The budget allocates $400 billion to modernize Medicare, including the first prescription drug coverage for the program’s 41 million participants. But it suggests that beneficiaries would need to join an HMO or other managed-care program to take full advantage of the new benefit, an idea that is already under fire on Capitol Hill.
Bush said his budget would ensure that government spending does not grow at a faster rate than a typical household’s, and he asked Congress to show the same restraint.
“I proposed that discretionary federal spending increase by no more than 4% this year,” he said in a speech Monday at the National Institutes of Health in Bethesda, Md.
“That’s about as much as family income is expected to grow. It seems like a reasonable benchmark for our federal budget.”
But with most of the new money going to defense and homeland security, many programs would receive what amounts to standstill budgets. And a few would be targeted for major cuts.
For example, Bush proposed to eliminate the Hope VI program, which was designed to demolish, replace and rehabilitate the nation’s most derelict public housing.
“It seems to be part of an overall pattern that indicates that their long-term plan is to starve public housing,” said Sheila Crowley, president of the Low Income Housing Coalition.
The combination of Bush’s big tax cuts, defense and homeland security buildups, the recession, the stock market crash and a sluggish recovery have produced one of the sharpest swings of the fiscal pendulum ever recorded.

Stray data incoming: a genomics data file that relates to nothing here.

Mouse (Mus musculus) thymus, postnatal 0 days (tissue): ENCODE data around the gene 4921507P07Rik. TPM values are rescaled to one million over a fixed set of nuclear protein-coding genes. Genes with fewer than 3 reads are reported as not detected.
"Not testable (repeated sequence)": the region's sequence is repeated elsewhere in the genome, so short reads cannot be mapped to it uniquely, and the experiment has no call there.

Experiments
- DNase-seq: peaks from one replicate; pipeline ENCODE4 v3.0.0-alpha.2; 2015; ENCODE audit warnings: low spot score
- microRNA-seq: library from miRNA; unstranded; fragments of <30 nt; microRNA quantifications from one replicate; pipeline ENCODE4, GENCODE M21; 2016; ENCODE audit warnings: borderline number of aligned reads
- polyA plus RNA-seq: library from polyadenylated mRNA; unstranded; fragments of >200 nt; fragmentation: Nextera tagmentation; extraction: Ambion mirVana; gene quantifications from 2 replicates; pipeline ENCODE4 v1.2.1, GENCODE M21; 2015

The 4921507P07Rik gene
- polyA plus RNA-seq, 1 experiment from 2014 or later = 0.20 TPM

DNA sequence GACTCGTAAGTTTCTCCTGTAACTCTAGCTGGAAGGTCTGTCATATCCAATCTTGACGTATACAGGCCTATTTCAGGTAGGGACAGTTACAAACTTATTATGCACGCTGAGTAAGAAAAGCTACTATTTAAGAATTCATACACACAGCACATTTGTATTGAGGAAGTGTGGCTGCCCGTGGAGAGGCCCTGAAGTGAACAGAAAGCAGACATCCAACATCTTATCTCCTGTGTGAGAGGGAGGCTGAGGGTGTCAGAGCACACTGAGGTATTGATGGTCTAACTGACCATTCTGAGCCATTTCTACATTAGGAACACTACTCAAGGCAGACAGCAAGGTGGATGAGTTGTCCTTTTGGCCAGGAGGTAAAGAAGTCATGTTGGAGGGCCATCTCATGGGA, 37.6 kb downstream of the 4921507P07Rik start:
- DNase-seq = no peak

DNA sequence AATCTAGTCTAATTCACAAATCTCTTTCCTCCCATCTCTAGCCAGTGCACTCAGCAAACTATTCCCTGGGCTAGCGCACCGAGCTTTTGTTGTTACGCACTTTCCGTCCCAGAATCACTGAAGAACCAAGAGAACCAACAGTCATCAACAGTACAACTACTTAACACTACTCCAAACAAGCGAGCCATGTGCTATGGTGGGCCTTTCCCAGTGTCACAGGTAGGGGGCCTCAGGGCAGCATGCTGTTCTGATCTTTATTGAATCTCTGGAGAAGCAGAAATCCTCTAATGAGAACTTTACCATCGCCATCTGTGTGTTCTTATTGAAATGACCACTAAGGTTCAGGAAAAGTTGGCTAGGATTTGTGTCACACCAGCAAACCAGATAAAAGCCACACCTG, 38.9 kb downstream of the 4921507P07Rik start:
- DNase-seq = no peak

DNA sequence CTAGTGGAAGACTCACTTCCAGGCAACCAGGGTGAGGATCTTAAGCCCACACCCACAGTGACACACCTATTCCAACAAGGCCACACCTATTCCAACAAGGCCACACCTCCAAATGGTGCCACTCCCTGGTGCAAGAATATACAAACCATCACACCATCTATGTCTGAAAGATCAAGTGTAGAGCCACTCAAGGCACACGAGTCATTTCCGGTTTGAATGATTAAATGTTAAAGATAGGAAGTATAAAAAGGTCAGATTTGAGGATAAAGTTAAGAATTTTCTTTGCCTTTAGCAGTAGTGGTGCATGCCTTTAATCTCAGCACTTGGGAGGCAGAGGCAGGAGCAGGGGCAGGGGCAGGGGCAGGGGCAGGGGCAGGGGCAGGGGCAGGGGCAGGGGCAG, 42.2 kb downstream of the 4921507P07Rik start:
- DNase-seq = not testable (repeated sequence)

In dollar terms, the projected Bush deficits would be the biggest ever. But in relation to the economy, they are smaller than the Reagan-era deficits. This year’s expected shortfall is equal to about 2.8% of gross domestic product, compared with a record high of 6% in 1983.
The fiscal squeeze would appear worse if Social Security funds were placed off-limits, as Bush and many members of Congress once promised to do, instead of being used to finance other government spending. This year’s non-Social Security deficit would be $468 billion, and the six-year shortfall would be $2.6 trillion.
“The deficits aren’t quite as big in relation to the economy,” said Alice Rivlin, former director of the Congressional Budget Office and the White House budget office during the Clinton administration. But with baby boomers nearing retirement, “they’re more dangerous because of the timing.”
Bush’s new fiscal plan provides revenue and spending estimates for the next five years only, in contrast to the 10-year forecasts contained in previous budgets.
The White House says it is shortening the time frame because “out-year” estimates have proved to be highly erratic. But critics say the switch is designed to conceal the long-term cost of Bush’s tax cuts and other deficit-building initiatives.
Times staff writers Ronald Brownstein, James Gerstenzang, Janet Hook, Vicki Kemper, Esther Schrader, Elizabeth Shogren and Richard Simon contributed to this report.